Show jumping is an equestrian event that requires the horse and rider to hurdle a series of obstacles. The size, orientation, and magnitude of the challenges are often unique to the event. The rider is tasked with the responsibility of guiding the horse to jump over each obstacle. It is worth noting that the speed at which the horse approaches each barrier is often contingent to its breadth. In most competitions, the obstacles rarely exceed 1.6 metres.
There are two main types of jumping competitions. Some are based on jumping alone, whereas others test the jumping ability as a factor of time. The latter competition awards points by converting the remaining extra seconds or adding extra seconds for faults. On the other hand, the former contest, also known as Puissance, require the horse to successfully jump over a series of different obstacles in a challenging course.
Like most competitions, horse jumping events are categorised into different classes. Each of these classes has its unique rules. These classes include:
- Hunter Class: This class rates a horse by the way it conforms to a set of manners and style. The scoring system here is subjective, and it is arrived at by judging the quality, beauty, and movement of the horse, past every obstacle within the allotted time.
- Jumper Class: Unlike the hunter’s class, this is not subjective, and the horse’s manners and style do not determine the marks awarded. Most scores are awarded to players or teams that finish within the shortest time and with the fewest faults.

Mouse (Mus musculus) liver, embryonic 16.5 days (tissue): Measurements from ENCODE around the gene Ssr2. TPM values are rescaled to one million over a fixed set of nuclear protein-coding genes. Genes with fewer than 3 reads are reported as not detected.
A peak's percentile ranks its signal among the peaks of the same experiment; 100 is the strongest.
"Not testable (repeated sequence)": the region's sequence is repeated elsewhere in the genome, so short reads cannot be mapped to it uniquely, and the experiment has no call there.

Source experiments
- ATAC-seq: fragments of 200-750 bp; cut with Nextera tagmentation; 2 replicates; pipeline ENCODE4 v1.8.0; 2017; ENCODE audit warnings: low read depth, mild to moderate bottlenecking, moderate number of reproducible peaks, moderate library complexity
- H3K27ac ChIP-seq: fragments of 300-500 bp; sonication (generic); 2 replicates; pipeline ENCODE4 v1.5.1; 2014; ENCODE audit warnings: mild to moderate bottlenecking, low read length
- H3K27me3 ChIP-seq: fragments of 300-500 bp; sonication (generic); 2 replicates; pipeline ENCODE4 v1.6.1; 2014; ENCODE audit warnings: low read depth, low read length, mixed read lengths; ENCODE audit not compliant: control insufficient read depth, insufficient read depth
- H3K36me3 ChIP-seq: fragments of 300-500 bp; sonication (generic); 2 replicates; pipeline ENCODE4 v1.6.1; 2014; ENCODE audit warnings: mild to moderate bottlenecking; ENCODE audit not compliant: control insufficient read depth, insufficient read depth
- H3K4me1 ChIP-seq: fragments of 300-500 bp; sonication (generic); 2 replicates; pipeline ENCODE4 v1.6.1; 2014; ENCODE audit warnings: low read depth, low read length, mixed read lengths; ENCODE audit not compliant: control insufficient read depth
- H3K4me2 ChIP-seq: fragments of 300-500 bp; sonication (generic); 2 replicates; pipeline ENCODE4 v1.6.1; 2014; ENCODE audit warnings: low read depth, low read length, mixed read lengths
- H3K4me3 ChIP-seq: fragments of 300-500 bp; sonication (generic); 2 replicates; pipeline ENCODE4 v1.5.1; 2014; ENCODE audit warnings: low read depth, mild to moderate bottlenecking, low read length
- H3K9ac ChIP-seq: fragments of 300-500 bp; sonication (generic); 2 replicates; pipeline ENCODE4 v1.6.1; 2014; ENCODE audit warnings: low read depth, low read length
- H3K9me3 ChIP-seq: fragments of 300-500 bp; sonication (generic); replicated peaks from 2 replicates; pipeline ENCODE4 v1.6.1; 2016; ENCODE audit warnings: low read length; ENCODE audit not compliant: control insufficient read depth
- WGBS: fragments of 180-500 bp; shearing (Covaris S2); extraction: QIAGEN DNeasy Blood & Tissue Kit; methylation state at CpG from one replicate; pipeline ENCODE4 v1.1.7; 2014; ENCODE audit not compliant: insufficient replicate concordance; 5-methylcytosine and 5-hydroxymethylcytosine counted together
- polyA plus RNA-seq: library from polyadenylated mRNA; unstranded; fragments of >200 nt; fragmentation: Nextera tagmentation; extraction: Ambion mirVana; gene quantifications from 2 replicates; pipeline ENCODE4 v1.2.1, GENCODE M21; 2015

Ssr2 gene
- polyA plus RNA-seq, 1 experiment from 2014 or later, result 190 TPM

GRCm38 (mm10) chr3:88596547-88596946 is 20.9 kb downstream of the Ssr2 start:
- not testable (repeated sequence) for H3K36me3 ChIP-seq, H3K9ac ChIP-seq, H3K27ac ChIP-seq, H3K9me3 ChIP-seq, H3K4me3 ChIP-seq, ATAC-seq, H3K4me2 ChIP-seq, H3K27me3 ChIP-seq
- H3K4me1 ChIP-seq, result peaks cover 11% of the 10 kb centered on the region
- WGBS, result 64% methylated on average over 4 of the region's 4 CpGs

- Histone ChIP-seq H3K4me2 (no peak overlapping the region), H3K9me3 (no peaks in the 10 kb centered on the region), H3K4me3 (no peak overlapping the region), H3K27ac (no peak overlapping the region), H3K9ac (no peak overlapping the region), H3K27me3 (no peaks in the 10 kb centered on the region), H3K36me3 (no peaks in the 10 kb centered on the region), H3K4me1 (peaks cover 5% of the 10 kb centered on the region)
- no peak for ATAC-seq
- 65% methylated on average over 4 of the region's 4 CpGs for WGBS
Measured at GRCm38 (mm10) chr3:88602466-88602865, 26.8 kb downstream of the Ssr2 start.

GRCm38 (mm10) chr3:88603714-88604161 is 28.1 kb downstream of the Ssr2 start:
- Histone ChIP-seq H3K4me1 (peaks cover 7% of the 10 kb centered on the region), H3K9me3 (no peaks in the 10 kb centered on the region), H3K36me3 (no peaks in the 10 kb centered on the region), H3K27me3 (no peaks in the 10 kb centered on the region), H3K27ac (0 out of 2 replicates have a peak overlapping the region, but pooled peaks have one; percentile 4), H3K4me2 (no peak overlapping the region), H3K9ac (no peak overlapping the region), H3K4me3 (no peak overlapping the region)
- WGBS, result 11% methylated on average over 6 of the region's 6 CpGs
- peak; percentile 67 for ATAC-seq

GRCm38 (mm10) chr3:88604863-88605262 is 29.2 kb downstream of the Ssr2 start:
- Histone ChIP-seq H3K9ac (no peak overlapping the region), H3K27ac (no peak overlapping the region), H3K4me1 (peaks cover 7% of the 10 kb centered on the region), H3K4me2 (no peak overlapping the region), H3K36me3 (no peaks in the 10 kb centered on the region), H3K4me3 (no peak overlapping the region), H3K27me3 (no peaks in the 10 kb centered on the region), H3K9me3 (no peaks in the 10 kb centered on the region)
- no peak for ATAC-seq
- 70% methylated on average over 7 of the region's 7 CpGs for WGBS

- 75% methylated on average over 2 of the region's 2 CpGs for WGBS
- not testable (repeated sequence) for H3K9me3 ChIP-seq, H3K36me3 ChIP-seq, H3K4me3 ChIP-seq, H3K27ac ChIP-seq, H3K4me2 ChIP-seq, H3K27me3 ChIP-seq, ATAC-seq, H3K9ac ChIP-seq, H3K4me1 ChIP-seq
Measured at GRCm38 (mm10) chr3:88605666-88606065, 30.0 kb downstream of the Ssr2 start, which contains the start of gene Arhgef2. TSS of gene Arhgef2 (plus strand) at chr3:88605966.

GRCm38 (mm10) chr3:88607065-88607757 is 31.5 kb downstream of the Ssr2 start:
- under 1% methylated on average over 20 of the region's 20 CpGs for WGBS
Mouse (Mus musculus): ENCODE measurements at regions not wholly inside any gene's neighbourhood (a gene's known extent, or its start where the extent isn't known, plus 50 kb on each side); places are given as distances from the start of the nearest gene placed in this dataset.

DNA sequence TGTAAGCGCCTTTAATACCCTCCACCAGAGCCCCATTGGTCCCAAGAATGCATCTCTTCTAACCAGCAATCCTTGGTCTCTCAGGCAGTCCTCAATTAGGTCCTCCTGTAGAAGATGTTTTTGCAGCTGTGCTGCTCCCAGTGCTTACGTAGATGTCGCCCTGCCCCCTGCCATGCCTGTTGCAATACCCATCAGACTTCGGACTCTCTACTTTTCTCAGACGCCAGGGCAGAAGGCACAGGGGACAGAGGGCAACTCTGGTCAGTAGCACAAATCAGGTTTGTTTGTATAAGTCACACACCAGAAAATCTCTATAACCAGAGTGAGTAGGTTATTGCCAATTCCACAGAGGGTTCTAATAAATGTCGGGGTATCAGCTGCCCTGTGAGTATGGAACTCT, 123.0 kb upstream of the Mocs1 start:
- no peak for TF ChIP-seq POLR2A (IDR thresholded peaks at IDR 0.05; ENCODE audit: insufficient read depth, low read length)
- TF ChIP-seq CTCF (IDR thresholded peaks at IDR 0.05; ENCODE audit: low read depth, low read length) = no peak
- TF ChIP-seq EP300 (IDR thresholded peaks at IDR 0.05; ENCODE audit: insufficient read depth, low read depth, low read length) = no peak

- Equitation Class: This level looks at the riders ability to ride correctly and use the riding aids. In most cases, these classes are all about finding talented riders.
Show Jumping Tips
Success in show jumping takes time and effort. The near-perfect moves you see during Olympic events are usually a product of years of practice and patience. What makes one successful at show jumping? Read on!
The first thing you should work on when it comes to show jumping, is your positioning and weight distribution. You should strive to distribute your weight evenly, and stay in balance at all times. You need to master the ability to sit down, and how to take a light seat without losing your balance.
Secondly, rhythm and balance are essential to show jumping. As such, you should learn how to lengthen or shorten your horse’s strides without interfering with the rhythm. This serves to help the horse jump the obstacles as intended.
Thirdly, you need a trainer; having a trainer who understands what show jumping is all about is highly recommended. The best way to work on your horse, and improve your skills as a rider, is by having some eyes on the ground. A trainer also exposes you to some technical elements on show jumping, such as fillers which are found in most competitions.
There you have it; some facts about show jumping. If you are a fan or a newbie to this fantastic sport, our guess is, you will find the ideas shared here resourceful.